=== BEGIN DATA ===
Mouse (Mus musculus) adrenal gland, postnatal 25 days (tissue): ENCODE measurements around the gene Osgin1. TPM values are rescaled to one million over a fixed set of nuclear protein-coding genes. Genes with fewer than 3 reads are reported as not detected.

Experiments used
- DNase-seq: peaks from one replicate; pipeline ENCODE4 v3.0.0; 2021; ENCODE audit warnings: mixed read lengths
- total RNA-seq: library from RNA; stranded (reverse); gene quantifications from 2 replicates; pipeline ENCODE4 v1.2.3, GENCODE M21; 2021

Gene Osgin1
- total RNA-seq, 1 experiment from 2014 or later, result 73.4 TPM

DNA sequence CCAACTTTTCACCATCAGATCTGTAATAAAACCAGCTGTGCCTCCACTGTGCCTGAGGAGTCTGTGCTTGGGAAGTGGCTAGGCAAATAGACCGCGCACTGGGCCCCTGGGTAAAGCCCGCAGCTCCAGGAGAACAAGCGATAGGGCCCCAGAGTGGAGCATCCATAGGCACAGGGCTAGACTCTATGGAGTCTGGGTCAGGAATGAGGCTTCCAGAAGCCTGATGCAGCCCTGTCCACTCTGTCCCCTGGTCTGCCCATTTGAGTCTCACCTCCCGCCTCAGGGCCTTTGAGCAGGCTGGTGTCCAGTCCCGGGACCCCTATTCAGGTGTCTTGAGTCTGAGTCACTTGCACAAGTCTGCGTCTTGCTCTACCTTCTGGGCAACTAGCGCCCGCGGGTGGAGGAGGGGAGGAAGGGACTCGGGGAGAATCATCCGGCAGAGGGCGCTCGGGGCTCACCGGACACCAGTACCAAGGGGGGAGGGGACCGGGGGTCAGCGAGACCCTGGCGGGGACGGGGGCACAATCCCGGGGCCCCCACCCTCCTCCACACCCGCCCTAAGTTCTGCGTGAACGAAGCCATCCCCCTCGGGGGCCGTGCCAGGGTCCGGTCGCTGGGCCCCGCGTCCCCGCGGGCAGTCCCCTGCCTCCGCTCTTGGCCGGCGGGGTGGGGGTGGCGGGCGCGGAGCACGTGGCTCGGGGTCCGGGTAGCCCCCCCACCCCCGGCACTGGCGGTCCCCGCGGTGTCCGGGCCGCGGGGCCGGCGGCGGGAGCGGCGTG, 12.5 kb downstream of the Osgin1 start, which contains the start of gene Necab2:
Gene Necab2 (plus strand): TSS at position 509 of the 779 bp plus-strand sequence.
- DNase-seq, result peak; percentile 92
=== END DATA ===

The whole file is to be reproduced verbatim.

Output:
Mouse (Mus musculus) adrenal gland, postnatal 25 days (tissue): ENCODE measurements around the gene Osgin1. TPM values are rescaled to one million over a fixed set of nuclear protein-coding genes. Genes with fewer than 3 reads are reported as not detected.

Experiments used
- DNase-seq: peaks from one replicate; pipeline ENCODE4 v3.0.0; 2021; ENCODE audit warnings: mixed read lengths
- total RNA-seq: library from RNA; stranded (reverse); gene quantifications from 2 replicates; pipeline ENCODE4 v1.2.3, GENCODE M21; 2021

Gene Osgin1
- total RNA-seq, 1 experiment from 2014 or later, result 73.4 TPM

DNA sequence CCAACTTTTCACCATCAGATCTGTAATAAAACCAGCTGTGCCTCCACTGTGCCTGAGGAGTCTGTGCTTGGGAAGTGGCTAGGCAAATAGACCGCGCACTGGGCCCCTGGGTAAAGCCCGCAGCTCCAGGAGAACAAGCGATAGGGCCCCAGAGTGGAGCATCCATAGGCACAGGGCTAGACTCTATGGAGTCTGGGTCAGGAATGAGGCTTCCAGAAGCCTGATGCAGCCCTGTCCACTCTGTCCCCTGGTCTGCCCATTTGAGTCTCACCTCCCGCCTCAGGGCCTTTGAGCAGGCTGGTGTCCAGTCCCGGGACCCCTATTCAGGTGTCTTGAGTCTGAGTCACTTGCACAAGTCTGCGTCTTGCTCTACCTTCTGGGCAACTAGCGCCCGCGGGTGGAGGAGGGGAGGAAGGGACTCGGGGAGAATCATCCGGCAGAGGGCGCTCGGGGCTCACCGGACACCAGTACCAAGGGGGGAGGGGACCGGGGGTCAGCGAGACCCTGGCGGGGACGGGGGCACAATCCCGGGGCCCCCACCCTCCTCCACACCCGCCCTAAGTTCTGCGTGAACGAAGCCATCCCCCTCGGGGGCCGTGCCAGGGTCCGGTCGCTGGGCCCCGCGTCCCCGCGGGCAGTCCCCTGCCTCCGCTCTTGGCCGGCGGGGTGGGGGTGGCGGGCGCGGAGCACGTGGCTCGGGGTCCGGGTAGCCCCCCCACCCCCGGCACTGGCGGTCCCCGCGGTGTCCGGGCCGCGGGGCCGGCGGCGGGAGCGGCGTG, 12.5 kb downstream of the Osgin1 start, which contains the start of gene Necab2:
Gene Necab2 (plus strand): TSS at position 509 of the 779 bp plus-strand sequence.
- DNase-seq, result peak; percentile 92